I really hope the Big Ten doesn’t give into the temptation to just hire all the CCHA officials. I’m not trying to imply being an official is easy, but at some point if you can’t handle it, you can’t handle it. Of course, he’ll probably be put right back out there next week for Michigan/Michigan State, and we’ll get to see the boil over Saturday night if the lead is more than 1 come the end of the game.

  • Davyd83

    Poor little Hunwick. You mean the guy that just up and punched a guy in the face with his blocker against NMU and threw his stick nearly hitting a linesman? As you sow, so shall you reap

    • Streaker

      Hunwick was rightfully tossed and apologized for his display, which occurred of course, after a NMU player skated behind him, bumping him in the process, in his crease.  I don’t recall any other opponent players getting tossed this season for running him over, taking shots to his head etc. It’s happened multiple times. He allegedly suffered a mild concussion, too from these actions as well as taking a puck to the facemask. NMU, LSSU, Miami and ND have all used these tactics. It’s time to either let the players mete out the justice or have the coach complain enough to the league to have them start to enforce it. Their choice.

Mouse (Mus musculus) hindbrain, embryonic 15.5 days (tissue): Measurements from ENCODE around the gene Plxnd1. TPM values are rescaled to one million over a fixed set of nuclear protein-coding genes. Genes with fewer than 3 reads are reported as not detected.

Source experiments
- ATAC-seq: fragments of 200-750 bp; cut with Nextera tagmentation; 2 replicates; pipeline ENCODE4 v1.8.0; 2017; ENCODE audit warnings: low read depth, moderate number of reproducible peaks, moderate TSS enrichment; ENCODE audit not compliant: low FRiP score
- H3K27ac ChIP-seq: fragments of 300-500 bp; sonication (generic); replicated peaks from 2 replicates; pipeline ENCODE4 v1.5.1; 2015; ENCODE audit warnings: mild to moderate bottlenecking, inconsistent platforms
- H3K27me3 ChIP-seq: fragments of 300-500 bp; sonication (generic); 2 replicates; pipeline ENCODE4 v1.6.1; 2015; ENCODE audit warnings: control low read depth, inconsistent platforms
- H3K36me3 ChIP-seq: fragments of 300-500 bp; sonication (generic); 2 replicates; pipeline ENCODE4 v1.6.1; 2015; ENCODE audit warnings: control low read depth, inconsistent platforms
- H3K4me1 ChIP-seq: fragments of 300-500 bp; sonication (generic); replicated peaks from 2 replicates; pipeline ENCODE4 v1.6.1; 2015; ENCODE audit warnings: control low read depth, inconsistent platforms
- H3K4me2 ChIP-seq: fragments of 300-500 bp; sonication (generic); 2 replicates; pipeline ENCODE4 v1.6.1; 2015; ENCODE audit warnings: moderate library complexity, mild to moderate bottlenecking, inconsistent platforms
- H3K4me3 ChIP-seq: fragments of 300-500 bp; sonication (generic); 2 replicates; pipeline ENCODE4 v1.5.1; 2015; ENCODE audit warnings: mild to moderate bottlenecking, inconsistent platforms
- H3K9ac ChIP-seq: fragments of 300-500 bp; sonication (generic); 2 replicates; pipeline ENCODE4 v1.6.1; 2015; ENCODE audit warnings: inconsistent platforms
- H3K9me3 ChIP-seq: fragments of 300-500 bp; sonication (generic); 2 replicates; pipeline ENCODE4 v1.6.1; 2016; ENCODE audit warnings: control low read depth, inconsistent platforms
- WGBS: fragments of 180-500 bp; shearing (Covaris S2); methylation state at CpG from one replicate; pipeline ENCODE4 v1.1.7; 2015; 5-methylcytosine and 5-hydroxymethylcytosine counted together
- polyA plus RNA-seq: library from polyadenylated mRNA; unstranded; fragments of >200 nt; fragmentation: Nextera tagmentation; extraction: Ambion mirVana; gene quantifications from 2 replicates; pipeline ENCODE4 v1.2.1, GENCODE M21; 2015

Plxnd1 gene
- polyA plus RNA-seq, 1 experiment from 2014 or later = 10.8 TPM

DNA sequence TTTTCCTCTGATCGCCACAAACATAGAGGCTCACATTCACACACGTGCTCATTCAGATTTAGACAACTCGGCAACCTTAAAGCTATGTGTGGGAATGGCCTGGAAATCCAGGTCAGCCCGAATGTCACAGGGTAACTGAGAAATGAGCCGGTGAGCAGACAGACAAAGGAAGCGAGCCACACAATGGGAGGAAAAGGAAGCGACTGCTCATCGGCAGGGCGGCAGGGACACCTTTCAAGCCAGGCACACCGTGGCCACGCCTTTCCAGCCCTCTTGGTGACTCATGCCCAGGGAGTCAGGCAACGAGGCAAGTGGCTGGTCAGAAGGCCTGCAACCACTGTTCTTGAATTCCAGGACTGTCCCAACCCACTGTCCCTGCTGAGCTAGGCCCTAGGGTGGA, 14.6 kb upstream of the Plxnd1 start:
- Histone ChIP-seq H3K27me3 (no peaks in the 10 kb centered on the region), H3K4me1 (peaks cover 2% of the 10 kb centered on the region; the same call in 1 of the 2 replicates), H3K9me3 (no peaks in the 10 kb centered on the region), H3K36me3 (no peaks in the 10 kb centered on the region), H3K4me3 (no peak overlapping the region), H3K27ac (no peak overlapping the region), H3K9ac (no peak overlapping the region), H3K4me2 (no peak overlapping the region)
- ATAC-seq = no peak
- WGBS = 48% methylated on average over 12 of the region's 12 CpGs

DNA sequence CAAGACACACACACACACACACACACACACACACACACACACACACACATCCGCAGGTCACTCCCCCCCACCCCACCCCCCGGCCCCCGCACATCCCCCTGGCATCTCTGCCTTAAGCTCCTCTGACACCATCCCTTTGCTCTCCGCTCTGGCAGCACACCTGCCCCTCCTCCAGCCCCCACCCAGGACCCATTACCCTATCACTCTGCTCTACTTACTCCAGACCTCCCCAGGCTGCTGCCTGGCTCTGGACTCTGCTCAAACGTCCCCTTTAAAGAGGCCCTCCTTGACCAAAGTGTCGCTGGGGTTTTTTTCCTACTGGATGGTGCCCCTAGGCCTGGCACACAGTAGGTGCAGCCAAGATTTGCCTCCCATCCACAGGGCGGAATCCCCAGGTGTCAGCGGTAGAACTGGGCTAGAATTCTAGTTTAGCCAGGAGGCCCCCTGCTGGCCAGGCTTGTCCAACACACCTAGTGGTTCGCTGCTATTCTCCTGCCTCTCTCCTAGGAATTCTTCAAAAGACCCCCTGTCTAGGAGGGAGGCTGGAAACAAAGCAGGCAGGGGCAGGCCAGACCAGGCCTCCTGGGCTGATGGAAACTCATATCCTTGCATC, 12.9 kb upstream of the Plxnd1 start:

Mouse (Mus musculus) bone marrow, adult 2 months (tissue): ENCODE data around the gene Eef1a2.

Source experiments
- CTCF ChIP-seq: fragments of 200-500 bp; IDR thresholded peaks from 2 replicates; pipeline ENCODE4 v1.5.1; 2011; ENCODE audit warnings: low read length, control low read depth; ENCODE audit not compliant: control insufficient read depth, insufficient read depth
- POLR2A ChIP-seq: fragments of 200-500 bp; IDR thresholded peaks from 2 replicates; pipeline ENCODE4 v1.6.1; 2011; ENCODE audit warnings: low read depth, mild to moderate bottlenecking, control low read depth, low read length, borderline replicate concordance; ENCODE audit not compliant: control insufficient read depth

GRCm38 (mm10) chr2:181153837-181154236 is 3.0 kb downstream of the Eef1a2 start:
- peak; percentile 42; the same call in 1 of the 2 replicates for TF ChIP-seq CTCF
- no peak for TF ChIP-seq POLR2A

Michigan isn’t exempt from physical play and goaltender interference. There is a distinct difference though, when it is used as a tactic to disrupt a netminder purposely. That line has been crossed too much this season by our opponents and the league has stood by and let it happen. 

      • Brice

        That player was Cherniwchan and he said he was trying to get away from the fight already in progress as fast as he could. There wasn’t anything malicious about it and Hunwick was a good 4 yards from the crease. Its a completely different situation than what happened here, but people will jump at a chance to defend Hunwick without seeing the play.